Looking for something great to do with the kids this year? Did you know charitable work is good for your family, both as individuals and as a group? Here are the why’s and how’s of getting involved as volunteers.
As individuals, your family members will benefit from:
Clean living. Some studies show that youth who volunteer are half as likely to abuse drugs, alcohol or cigarettes. They are also less apt to participate in destructive behavior or become pregnant.
Improved performance. Children involved with charities are more likely to perform well in school and more likely to graduate. They are also more apt to vote, embrace a strong work ethic and participate in service-oriented activities as adults.
Job skills. Volunteering offers children an opportunity to engage in a work-like environment, helping to prepare them for future employment. As explained by the American Foundation for the Blind, youth learn to keep their commitments, work with a supervisor, receive feedback, achieve goals and meet deadlines.
Improved health. According to some research, youth who volunteer are more apt to have good cholesterol screenings and lose weight. Adults who volunteer experience improvements in memory, stamina, flexibility and reduced depression. Adults are also less apt to experience hospital stays than non-volunteers and are more inclined to take better care of their health with routine tests such as mammograms, prostate exams and cholesterol screenings. Volunteering is shown to add years to your life.
Well-being. Adults enjoy better social engagement as volunteers, and research reflects charitable work adds to their sense of purpose in life. They experience improved self-esteem, feel more life satisfaction, have an enhanced sense of control over life, and are happier overall.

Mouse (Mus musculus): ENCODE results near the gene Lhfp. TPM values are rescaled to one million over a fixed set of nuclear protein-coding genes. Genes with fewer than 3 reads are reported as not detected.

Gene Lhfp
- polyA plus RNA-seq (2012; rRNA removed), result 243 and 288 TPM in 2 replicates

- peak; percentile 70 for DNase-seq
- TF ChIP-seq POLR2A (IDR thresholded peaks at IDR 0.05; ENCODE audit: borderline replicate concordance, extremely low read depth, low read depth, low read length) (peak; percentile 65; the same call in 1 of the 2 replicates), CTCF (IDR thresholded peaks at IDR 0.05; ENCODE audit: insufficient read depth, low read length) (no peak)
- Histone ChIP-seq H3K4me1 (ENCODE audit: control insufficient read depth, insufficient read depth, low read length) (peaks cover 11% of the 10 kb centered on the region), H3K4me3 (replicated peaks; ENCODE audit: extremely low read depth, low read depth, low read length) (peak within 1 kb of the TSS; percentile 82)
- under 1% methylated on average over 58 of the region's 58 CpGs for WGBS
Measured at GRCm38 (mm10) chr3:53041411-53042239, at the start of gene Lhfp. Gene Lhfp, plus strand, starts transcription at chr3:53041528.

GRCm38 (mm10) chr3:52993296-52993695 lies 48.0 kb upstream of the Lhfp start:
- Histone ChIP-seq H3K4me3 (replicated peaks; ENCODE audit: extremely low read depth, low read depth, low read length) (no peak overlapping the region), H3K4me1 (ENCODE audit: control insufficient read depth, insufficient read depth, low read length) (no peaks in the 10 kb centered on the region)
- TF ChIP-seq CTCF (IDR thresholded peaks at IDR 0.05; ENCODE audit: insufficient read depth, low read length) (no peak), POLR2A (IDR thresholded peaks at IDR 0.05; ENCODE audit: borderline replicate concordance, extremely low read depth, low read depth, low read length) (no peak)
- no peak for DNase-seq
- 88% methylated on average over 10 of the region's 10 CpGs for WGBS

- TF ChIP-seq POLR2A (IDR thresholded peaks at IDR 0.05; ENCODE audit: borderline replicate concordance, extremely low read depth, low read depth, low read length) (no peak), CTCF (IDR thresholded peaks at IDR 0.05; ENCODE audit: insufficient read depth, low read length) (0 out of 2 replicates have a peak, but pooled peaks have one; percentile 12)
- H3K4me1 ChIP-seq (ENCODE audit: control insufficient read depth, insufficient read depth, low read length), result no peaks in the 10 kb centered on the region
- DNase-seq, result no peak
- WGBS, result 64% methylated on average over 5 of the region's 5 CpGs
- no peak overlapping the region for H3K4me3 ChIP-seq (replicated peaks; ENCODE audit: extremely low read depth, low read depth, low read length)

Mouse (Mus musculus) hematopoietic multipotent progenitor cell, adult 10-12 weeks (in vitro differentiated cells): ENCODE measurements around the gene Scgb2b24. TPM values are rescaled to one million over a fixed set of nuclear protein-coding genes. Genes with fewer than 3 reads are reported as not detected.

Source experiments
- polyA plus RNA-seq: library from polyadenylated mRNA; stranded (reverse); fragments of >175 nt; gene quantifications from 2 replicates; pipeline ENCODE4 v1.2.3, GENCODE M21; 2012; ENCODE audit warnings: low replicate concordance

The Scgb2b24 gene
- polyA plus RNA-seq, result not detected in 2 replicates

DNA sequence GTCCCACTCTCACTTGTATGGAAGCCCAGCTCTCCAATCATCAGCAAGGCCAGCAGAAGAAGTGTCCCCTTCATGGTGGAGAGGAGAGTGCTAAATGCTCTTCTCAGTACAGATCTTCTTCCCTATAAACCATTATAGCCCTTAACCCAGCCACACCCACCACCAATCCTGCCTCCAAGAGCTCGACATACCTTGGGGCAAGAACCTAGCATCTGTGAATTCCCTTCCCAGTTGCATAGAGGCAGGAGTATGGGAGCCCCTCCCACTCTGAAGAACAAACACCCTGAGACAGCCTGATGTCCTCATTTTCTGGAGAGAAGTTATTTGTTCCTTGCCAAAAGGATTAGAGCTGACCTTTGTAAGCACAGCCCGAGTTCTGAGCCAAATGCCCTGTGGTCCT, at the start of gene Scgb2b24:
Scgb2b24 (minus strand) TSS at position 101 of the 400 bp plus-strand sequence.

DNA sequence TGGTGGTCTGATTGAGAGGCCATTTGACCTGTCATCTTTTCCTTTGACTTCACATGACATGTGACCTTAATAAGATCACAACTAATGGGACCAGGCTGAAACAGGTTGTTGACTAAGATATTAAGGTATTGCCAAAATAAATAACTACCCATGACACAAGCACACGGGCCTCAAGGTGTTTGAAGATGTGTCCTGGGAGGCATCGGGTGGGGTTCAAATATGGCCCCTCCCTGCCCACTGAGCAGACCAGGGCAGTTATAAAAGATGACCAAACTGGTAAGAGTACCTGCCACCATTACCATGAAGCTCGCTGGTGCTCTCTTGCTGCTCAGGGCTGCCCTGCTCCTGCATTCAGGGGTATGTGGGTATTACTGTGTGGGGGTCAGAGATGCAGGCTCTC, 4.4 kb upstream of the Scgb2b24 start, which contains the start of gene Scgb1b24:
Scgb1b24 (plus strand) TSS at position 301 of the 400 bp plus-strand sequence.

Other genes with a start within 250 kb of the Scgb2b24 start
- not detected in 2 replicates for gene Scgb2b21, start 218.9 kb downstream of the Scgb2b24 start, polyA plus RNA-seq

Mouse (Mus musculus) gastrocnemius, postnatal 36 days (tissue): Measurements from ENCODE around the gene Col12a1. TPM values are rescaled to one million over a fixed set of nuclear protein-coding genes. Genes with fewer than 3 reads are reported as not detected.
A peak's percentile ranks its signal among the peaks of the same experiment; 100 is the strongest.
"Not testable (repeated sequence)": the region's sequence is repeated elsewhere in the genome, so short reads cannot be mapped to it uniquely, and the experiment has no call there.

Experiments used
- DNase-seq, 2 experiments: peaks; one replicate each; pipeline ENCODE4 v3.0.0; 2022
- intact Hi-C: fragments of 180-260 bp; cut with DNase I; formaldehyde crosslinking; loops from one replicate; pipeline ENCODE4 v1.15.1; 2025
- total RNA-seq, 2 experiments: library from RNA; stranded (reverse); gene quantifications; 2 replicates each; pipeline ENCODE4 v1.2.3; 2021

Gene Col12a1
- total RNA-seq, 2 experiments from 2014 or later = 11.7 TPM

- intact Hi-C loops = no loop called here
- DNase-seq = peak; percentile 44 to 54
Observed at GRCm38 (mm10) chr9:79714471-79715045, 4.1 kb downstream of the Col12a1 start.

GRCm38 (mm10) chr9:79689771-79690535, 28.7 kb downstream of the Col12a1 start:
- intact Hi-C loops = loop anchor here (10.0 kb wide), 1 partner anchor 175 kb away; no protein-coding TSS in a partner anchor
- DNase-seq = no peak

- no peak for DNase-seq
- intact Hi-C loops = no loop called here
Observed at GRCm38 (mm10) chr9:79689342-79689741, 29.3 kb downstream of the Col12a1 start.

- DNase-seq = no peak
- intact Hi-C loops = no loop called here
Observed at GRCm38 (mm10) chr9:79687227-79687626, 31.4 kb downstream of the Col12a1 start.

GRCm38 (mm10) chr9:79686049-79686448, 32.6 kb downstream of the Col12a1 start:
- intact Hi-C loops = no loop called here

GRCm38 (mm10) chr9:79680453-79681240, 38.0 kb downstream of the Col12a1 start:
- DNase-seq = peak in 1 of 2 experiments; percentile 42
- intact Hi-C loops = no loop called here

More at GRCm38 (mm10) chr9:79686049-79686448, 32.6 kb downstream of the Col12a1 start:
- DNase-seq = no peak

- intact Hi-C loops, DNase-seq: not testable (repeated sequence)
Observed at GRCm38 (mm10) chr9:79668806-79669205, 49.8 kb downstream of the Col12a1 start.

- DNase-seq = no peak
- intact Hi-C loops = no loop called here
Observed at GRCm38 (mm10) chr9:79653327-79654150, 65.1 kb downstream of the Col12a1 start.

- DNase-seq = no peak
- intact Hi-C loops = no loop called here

As a unit, families will benefit by:
Working together. Psych Central notes that when families volunteer, they work side-by-side, fostering more of a team spirit. They are more inclined to communicate with each other, since the work typically keeps everyone off electronic devices and focused on a joint activity. While volunteering, the family is likely to enjoy talking, laughing and problem-solving.
Improved understanding. Children don’t see what their parents do at their day jobs, so those activities can seem vague and mysterious. Performing work-like tasks with your children enhances their understanding of what you do. Similarly, adults rarely see their children in a classroom setting, so working with their children helps them to grasp how the kids perform in an environment outside of home.
How to Volunteer
Ideas for getting started:
Declutter. Go through the home and glean items that are gently used. The family can pitch in, finding things of their own to pass on to a charity. As Redfin notes, this is a great way to not only do something outside of yourself, but also organize your home.
Walk. Some experts note that children as young as 5 can participate in charity walks. It’s a great way to do something together and get some exercise.
Craft. Decorate shoeboxes with your children and have them help select puzzles, storybooks and small toys to deliver to children in the hospital.
Shelter. Check in with a local animal rescue or shelter to find out how you and your children can help tend abandoned pets.
Drive. Offer to deliver meals to elderly homebound residents. Your children can help, bringing food and smiles to the shut-ins.
Shop. Each time you and the kids go to the grocery, ask them to select an item to donate. When you fill a bag, they can go with you to deliver it to the local food pantry.
Volunteering is a big boon! It turns out the benefits of volunteering go beyond providing basic service to your community. Volunteering is a boon to every member of your family while enhancing your family bond. Find ways to get engaged this year, and you’ll see everyone will benefit.
Blog Post Written By Guest Writer: Amanda Henderson